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Market Decline Driven By A Panic Narrative

 February 29 2020     David Templeton
If there is one factor most disappointing about the coronavirus (COVID-19) outbreak, it is the panic narrative that seems to have overtaken a more rational narrative. This panic narrative is certainly contributing to the negative equity market reaction. In a tongue and cheek Saturday MarketWatch comment by Tom Lee, founder of Fundstrat Global Advisors, he notes one of the factors impacting the market may be investor concern of, "A meteor or alien invasion to end global existence has been spotted but its arrival is unknown (or a virus pandemic.)"

A couple of articles have been written about 'community' spread of the virus, that is, someone contracting the virus but did not have contact with a known infected person. An article appeared in Friday's Wall Street Journal and one on Slate's website. The Slate article, Why the Silent Spread of Coronavirus Might Actually Be a Good Sign, notes the death rate may be lower since there appears to be infected people that do not show significant symptoms. As stated in the article,
"If this turns out to be common, it’s a good thing. It implies that the case fatality rate—the number of deaths divided by the number of infections—of this novel coronavirus is likely to be far, far lower than the reported statistics."
In terms of a more rational perspective, I concur with Ken Langone's comments on CNBC late last week,
"The rapid stock market correction since the Dow Jones Industrial Average’s record high earlier this month 'far, far surpasses' the severity of the outbreak, Langone told CNBC on Friday. 'What I see more as a problem than anything else is this panic. And there is a panic going on if you look at the market.' He added that the virus’ risk to the U.S. is being overblown."

This overblown reaction has led to an increase in bearish market sentiment, which seems to be the primary narrative at the moment. I am reading comments like,
"My gut says market not 'great' buy until people wake up one day and say -did you see where Apple (AAPL) is trading, holy moly. I think that's a good day to bottom and buy the dip."
Investors would be wise to keep in mind that a bell does not ring at market bottoms or market tops. Negative sentiment like the above historically takes hold near market bottoms though.

In just one month, CNN Business' Fear & Greed Index has moved from a Neutral sentiment level to Extreme Fear. In late December last year the Fear & Greed Index was firmly in the Extreme Greed zone.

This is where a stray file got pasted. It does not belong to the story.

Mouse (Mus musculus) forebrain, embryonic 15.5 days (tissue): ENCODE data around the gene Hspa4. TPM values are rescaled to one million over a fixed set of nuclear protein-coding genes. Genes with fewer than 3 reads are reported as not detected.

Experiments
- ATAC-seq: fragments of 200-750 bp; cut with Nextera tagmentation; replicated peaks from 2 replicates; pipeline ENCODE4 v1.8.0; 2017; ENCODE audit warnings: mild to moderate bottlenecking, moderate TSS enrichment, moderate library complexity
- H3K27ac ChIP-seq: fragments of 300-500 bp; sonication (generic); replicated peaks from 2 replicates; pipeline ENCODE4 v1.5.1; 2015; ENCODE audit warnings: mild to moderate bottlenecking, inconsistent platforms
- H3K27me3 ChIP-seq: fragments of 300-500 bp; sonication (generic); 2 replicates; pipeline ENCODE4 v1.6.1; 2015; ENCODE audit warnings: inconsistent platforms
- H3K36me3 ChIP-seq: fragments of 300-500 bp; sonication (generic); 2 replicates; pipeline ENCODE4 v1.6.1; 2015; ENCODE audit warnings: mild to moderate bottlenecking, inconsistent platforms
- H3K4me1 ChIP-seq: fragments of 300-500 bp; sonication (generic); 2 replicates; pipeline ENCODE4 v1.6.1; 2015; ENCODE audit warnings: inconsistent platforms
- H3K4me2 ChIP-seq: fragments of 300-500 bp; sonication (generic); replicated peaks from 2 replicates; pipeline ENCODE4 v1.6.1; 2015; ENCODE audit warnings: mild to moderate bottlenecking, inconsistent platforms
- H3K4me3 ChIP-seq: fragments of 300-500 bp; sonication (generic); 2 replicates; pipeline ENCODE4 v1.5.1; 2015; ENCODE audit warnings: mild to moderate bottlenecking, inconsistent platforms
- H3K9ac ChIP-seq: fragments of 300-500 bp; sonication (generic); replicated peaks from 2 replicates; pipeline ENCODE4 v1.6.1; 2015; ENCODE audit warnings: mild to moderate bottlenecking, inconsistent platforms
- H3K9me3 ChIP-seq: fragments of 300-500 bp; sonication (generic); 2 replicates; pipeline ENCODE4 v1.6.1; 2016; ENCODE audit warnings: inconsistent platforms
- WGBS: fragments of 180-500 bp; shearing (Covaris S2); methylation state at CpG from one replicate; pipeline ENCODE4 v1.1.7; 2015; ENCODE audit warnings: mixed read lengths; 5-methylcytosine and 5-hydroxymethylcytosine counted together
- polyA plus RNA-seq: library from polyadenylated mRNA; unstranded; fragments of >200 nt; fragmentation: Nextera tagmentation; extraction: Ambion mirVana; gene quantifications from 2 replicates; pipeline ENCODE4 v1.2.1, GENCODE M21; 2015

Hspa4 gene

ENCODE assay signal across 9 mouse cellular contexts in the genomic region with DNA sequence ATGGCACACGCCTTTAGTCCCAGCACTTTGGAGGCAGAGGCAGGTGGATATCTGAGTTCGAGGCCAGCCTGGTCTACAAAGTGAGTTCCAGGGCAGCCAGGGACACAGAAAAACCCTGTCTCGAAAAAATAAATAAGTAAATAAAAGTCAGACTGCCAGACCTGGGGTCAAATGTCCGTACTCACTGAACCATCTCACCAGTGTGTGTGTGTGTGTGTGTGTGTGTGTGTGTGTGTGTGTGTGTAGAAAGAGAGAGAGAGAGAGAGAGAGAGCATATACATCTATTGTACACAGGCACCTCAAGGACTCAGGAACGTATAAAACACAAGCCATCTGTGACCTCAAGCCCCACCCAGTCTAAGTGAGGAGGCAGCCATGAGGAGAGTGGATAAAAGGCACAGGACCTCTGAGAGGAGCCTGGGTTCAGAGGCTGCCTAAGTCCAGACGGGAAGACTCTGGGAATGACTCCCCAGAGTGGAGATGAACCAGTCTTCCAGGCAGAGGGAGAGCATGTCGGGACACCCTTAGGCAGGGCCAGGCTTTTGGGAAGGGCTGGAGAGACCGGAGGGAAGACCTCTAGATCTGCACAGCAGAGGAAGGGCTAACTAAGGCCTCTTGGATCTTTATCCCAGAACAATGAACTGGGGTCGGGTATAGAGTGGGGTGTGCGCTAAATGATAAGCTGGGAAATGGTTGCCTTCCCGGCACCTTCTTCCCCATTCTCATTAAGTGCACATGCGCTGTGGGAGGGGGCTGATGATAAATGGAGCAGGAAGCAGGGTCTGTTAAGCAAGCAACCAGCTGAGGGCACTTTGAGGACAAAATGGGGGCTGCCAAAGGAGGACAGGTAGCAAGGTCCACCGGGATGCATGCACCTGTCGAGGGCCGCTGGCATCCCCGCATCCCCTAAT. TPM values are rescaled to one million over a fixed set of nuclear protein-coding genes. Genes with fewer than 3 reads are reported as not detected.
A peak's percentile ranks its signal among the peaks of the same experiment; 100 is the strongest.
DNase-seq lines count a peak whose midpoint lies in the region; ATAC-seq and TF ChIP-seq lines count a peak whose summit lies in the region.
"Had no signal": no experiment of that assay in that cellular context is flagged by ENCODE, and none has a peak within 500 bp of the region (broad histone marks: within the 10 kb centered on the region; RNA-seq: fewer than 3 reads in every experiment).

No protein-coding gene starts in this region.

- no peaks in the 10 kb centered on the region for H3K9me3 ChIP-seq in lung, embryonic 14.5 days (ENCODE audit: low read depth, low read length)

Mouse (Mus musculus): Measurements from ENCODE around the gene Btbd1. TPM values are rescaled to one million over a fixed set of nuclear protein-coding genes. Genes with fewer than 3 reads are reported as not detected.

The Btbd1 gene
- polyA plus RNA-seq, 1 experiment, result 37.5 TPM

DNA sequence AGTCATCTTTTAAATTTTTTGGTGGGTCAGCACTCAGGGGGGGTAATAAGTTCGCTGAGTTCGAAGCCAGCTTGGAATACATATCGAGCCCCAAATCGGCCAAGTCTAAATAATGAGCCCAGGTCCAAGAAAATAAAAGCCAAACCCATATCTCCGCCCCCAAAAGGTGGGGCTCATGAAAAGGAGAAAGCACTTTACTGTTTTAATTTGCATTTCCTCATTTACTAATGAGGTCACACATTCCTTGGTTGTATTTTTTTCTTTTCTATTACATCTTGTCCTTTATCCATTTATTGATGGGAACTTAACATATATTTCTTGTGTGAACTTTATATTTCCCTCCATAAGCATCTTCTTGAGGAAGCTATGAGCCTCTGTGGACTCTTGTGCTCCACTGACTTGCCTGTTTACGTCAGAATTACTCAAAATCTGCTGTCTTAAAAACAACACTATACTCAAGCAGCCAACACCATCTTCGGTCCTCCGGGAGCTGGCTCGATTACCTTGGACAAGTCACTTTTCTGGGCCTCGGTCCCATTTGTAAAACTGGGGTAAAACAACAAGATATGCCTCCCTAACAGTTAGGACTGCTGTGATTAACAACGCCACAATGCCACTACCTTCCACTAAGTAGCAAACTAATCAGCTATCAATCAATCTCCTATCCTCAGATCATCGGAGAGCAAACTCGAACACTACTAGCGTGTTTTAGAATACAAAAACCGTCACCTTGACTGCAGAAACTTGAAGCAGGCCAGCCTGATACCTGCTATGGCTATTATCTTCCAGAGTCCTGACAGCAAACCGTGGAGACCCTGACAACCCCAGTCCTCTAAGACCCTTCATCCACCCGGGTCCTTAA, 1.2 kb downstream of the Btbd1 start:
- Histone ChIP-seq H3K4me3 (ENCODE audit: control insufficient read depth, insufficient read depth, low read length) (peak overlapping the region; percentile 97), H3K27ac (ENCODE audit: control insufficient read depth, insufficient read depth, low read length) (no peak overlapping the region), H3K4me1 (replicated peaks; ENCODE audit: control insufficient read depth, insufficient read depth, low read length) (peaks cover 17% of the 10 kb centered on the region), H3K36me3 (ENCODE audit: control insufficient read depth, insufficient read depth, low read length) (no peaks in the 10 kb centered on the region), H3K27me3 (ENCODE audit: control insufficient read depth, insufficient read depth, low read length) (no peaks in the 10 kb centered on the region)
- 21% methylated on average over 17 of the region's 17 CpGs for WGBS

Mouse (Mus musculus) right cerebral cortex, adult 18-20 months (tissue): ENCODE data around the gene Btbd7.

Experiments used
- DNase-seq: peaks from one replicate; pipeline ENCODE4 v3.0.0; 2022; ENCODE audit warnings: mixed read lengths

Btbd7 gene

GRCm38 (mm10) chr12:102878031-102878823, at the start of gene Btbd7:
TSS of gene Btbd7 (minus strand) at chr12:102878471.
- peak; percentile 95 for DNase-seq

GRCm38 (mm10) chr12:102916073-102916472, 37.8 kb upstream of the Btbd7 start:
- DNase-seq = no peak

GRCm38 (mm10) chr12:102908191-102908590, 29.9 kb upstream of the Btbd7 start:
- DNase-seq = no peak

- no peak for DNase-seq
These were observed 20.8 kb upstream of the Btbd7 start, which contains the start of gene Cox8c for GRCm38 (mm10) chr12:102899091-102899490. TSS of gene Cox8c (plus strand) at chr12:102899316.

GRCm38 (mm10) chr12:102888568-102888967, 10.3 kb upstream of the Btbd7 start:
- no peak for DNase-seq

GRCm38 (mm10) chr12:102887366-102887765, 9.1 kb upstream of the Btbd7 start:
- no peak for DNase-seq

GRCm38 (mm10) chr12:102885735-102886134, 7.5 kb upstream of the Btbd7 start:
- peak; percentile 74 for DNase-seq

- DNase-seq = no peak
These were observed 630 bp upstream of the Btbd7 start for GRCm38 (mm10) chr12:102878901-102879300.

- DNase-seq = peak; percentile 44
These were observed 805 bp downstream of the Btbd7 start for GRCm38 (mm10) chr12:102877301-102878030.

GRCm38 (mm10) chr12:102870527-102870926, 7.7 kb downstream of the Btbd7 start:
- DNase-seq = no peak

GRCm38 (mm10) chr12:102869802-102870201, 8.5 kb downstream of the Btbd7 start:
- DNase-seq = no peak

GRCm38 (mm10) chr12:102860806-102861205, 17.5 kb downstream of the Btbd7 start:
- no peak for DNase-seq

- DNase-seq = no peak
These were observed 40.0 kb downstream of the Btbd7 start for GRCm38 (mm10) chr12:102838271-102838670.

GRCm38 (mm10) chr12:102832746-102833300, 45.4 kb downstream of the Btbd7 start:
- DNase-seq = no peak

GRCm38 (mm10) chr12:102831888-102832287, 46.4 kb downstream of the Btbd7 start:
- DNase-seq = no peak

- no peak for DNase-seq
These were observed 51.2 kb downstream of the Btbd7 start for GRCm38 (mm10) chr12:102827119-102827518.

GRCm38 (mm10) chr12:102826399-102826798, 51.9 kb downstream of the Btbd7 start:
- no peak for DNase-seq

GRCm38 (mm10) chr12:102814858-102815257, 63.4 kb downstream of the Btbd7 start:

Eric Balchunus, an ETF Analyst for Bloomberg commented on the record dollar volume traded in the SPDR S&P 500 ETF (SPY) on Friday. This elevated volume occurring in a down market might just be a sign of investor capitulation. Further, it does show the risk of index investing in that the elevated selling is pushing down a wide range of stocks. Eric's note highlighted,
"History was made today [Friday] as SPY became the first security to ever trade over [$128b] in a day. An absurd amount of activity that speaks to the deep level of fear in the market and gravity of situation. (for context AAPL's [average] daily volume is like $6b). Also, ETFs as a whole traded $414b, 4x their [average], blows away old record. They also accounted for 43% of all equity trading volume today, normally it's about 25%."

If there is any concern about this virus and the accompanying negative narrative it is the issue that  the negativity can feed on itself. This negativity can cause a change in consumer behavior that may lead to a weakening consumer and hence a potential headwind to economic growth. In spite of this, Cornerstone Macro's daily confidence survey is indicating no recession at the moment. Additionally, one of their survey's shows Americans do not expect the next recession until the third quarter of 2022.


In summary, data and research seems to indicate China activity is picking up again. I have talked with a person that does business in Wuhan and they are indicating activity is picking up too. Other parts of China seem to be improving as well. Port activity in Zhoushan is picking up, last week Apple announced a reopening of more than half their stores in China, GM began reopening its 15 assembly plants a few weeks ago, Ford is doing the same. The point is activity is beginning to return to normal.


Certainly the coronavirus (COVID-19) outbreak should be taken seriously, but common sense hygiene practices can significantly reduce the risk of any potential infection. I also believe it is not the end of the world event that some headlines may be suggesting which has caused an overreaction resulting in excessive stock market selling. If one is truly a long term investor, this situation has likely created a buying opportunity, knowing it is difficult to predict market bottoms.

Disclosure: Firm/family long AAPL